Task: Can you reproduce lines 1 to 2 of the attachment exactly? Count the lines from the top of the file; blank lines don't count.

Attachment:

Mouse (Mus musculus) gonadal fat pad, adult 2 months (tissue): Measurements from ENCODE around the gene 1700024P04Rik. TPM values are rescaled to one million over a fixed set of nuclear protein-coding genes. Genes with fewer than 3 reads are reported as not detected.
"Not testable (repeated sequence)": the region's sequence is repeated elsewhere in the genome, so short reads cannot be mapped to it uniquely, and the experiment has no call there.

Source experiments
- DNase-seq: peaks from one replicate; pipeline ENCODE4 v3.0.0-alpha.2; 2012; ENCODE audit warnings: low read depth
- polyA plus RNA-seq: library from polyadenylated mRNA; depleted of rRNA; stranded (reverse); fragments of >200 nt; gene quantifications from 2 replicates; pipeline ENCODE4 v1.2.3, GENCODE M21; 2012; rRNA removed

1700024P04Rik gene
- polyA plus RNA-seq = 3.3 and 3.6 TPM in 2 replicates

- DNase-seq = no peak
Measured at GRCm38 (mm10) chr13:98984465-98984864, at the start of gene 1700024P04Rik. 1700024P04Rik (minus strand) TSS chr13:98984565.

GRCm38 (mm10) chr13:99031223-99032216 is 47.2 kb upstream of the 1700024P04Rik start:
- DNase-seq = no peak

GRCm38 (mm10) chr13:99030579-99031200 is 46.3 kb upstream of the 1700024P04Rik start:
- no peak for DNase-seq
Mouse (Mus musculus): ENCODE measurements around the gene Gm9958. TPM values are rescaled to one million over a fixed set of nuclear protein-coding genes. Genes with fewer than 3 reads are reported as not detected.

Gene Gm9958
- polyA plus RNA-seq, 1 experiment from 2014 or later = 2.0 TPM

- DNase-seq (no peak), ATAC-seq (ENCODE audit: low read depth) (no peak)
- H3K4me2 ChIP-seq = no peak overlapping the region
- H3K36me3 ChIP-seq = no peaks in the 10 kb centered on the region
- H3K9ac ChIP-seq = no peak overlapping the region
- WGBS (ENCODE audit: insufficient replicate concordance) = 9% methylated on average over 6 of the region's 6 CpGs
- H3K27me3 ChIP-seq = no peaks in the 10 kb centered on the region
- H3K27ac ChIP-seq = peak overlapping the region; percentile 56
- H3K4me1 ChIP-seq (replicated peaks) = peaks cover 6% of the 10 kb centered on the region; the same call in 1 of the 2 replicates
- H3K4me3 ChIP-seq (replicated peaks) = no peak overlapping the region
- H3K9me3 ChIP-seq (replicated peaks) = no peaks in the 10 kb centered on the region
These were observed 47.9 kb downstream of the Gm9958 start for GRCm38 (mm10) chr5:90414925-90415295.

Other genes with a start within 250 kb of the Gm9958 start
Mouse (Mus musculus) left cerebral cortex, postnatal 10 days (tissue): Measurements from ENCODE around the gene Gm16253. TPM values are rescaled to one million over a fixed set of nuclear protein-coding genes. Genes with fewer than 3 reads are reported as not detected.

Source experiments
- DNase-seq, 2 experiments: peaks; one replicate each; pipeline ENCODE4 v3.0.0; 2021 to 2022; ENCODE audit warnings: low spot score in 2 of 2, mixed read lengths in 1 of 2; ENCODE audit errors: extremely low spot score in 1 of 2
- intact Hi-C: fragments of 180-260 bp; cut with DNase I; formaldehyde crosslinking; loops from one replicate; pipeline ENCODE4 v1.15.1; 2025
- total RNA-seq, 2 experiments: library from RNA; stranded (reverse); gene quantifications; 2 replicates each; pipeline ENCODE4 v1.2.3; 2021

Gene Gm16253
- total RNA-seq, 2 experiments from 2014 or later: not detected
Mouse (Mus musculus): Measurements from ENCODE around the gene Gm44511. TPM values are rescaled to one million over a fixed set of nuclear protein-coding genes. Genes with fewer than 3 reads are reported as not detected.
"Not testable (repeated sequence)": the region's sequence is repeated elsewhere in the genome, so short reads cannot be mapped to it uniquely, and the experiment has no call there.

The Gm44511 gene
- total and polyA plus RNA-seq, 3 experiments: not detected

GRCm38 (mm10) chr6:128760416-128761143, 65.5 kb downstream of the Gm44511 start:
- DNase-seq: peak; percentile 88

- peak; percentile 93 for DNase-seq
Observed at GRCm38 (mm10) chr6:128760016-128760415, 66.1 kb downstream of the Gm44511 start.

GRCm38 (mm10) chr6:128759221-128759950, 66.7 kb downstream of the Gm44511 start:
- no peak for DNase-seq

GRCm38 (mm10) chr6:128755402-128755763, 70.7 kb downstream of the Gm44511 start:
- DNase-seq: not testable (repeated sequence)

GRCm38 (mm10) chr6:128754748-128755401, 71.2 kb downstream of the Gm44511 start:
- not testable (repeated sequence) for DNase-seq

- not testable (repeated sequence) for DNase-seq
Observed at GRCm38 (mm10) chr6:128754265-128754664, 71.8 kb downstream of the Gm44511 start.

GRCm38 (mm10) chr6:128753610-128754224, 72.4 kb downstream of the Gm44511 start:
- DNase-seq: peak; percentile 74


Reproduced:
Mouse (Mus musculus) gonadal fat pad, adult 2 months (tissue): Measurements from ENCODE around the gene 1700024P04Rik. TPM values are rescaled to one million over a fixed set of nuclear protein-coding genes. Genes with fewer than 3 reads are reported as not detected.
"Not testable (repeated sequence)": the region's sequence is repeated elsewhere in the genome, so short reads cannot be mapped to it uniquely, and the experiment has no call there.